Four and a half months after the disaster caused by storm Xynthia in the Vendée and Charente-Maritime, the French Government presented Tuesday, July 13, in Council of Ministers, proposals for the development of a “Plan Digues” intended to better respond to flood risk and flooding in France.

Over the period 2011-2016, the State wants to raise about 500 million euros to aid in reinforcement of 1,200 km of sea walls and levees, on a fleet of nearly 9000 km. The plan, whose implementation is planned from 2010, will be in the coming months, an action designed to enrich and to clarify that. It includes such tracks launched at the hearings before the Parliament on the causes of the storm Xynthia.

“The state of protection works, overall concern and the lack of a suitable project management, pose real problems today,” said French Minister of Ecology, Francois Borloo. The system devised by the Department of Ecology take into consideration sea walls and levees along coastlines and rivers, as well as the natural lines of defense such as dunes, lagoons and swamps.

It encompasses not only the upgrading of the park dykes and restructuring of its management, but also reducing the vulnerability of areas at risk and better use of weather forecasting and warnings.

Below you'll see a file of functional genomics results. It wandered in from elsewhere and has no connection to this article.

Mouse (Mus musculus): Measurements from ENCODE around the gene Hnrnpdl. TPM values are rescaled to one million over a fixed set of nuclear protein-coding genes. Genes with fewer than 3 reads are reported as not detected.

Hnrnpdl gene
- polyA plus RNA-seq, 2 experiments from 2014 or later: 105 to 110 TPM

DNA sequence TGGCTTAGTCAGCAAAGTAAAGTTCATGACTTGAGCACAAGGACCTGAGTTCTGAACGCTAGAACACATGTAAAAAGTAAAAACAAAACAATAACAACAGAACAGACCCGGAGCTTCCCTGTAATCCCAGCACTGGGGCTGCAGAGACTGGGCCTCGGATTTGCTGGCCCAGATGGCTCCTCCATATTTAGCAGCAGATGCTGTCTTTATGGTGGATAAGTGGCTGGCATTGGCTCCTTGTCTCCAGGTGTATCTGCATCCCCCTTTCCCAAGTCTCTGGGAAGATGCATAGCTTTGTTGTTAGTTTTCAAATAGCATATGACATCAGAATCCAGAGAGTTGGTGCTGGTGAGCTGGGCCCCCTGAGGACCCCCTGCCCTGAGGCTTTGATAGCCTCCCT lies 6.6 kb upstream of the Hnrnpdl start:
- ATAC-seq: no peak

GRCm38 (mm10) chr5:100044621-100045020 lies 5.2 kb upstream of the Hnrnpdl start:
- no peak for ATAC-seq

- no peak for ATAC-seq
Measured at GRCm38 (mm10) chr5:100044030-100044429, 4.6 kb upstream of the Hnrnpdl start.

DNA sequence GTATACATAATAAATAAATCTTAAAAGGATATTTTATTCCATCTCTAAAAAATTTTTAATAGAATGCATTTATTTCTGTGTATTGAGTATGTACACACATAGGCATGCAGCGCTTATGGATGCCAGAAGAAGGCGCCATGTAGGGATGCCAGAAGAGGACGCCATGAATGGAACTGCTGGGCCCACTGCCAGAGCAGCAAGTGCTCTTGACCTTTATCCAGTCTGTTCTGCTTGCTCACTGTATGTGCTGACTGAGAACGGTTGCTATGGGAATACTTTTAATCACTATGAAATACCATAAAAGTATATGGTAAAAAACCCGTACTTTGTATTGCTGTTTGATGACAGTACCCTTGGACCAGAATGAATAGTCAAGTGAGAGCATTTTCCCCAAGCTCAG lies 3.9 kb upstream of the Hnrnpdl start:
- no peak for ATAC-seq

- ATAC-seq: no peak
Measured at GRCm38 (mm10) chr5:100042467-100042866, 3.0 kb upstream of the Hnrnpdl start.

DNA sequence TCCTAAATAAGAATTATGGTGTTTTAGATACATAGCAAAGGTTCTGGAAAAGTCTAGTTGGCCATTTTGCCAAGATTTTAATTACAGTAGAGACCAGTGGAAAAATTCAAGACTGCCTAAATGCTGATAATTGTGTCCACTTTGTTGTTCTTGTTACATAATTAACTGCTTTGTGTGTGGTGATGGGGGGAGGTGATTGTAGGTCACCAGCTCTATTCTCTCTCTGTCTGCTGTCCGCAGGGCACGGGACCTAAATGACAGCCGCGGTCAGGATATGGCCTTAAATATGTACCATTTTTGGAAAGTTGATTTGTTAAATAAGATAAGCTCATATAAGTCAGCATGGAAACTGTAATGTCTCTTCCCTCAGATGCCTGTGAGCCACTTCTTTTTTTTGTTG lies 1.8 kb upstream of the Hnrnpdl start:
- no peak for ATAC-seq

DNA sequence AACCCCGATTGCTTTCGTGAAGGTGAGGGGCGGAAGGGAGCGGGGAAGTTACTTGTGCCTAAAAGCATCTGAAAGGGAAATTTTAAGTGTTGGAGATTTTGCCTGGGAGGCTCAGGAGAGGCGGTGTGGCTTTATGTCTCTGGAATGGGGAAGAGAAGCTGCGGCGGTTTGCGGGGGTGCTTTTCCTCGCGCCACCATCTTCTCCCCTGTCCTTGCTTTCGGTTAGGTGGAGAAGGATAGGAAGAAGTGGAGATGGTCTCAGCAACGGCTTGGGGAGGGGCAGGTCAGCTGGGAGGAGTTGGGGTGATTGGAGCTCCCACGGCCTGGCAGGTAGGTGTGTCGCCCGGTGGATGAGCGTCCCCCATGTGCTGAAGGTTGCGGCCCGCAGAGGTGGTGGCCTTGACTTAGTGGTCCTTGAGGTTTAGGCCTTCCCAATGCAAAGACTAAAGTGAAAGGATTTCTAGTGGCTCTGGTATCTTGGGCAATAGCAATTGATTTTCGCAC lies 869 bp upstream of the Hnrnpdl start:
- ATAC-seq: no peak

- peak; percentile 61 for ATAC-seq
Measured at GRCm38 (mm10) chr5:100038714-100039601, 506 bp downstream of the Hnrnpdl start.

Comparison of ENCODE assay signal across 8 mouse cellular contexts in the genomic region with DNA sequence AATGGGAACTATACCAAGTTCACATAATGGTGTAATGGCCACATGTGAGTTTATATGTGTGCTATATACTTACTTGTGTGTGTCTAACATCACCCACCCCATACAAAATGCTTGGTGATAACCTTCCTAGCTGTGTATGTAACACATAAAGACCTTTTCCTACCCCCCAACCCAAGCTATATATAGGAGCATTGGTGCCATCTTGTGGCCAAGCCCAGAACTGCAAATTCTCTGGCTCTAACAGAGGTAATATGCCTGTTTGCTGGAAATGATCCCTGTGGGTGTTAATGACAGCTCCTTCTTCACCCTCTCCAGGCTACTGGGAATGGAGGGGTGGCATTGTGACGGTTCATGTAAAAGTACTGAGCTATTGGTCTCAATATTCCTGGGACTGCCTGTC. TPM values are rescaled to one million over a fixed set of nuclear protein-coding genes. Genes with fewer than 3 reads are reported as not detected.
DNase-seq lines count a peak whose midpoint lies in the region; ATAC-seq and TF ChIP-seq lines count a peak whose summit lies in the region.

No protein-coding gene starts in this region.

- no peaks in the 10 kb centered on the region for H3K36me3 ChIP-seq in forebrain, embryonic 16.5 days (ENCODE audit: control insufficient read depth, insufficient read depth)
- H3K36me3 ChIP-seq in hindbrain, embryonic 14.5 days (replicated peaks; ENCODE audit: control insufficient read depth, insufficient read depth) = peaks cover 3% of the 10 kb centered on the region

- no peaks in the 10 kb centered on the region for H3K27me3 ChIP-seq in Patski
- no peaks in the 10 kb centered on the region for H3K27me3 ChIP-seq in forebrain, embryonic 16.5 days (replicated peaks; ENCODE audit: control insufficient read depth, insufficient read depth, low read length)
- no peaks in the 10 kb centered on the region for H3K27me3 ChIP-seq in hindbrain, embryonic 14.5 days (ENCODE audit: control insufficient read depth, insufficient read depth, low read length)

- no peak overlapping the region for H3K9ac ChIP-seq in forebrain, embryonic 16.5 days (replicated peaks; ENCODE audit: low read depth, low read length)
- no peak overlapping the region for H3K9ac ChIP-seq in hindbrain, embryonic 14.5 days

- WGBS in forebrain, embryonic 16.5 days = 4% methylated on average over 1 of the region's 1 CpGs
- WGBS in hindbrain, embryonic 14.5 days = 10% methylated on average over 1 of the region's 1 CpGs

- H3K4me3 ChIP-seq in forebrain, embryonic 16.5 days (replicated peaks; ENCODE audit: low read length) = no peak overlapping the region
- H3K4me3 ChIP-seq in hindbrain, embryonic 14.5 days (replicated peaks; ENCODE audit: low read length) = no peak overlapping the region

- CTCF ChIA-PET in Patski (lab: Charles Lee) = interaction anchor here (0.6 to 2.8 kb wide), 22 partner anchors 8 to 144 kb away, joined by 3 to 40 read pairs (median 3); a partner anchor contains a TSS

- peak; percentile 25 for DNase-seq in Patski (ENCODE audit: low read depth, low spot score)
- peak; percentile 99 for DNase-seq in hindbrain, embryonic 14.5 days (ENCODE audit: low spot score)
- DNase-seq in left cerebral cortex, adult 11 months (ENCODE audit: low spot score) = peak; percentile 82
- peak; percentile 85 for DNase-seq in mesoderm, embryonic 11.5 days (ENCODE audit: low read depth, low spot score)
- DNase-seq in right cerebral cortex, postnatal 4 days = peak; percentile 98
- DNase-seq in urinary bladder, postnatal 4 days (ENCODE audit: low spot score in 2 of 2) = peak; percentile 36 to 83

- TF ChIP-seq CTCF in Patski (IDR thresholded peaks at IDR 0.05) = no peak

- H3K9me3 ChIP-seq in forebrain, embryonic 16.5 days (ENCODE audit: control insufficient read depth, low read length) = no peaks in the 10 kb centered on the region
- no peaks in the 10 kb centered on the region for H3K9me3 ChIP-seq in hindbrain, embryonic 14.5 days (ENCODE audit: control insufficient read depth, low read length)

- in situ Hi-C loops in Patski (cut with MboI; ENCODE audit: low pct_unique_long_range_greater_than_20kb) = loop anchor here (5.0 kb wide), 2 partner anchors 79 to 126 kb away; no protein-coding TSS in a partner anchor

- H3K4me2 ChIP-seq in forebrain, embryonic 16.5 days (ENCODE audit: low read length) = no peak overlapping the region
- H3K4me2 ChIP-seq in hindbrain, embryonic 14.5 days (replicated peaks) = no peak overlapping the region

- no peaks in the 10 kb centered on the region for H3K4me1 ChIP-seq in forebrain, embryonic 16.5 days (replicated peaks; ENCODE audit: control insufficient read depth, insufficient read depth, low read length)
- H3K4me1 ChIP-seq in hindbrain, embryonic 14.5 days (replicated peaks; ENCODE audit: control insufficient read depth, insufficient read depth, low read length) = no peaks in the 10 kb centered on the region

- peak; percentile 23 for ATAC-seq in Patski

The plan to establish by 2011 a list of high-risk flood areas, identified as priorities, which will trigger the diagnosis and the securing of levees and natural systems involved. However, certain protective structures require urgent action and therefore the initiation of work before the spring tides in August and September. This is the case of dams damaged by the storm Xynthia who are already the subject of work launched in March, which should lead to a consolidation before reliable high tides.

For other works, the identification process is being completed in respect of river levees, and will be completed by the end of 2010. The diagnostic techniques for detecting the most dangerous structures will be established by end-2010 for all works damaged by Xynthia and before the end of 2011 for the entire coastline. This diagnostic work will be done on the sea walls and levees between late 2010 and late 2011.

The organization of project management is another issue to be addressed urgently. In France, almost one third of the sea walls has no known owner or is in the hands of local residents or municipalities with insufficient means.

Devices are to be found in order to ensure that sea walls’ maintenance and repairs are completed specifically when faced with owners with reduced technical and financial capabilities, or if they are unknown. A working group of State and local Governments Representatives, is to make proposals on this topic by the end of 2010, including a better definition of the legal framework for community response.

Another element of the Plan: the urbanization of areas at high risk. A greater control of these areas, including the ban on further construction in low-lying areas, is now recommended by the Ecology Minister. In order to manage urbanization, plans to prevent natural hazards (NRPP) will be completed or be reviewed within a maximum period of three years.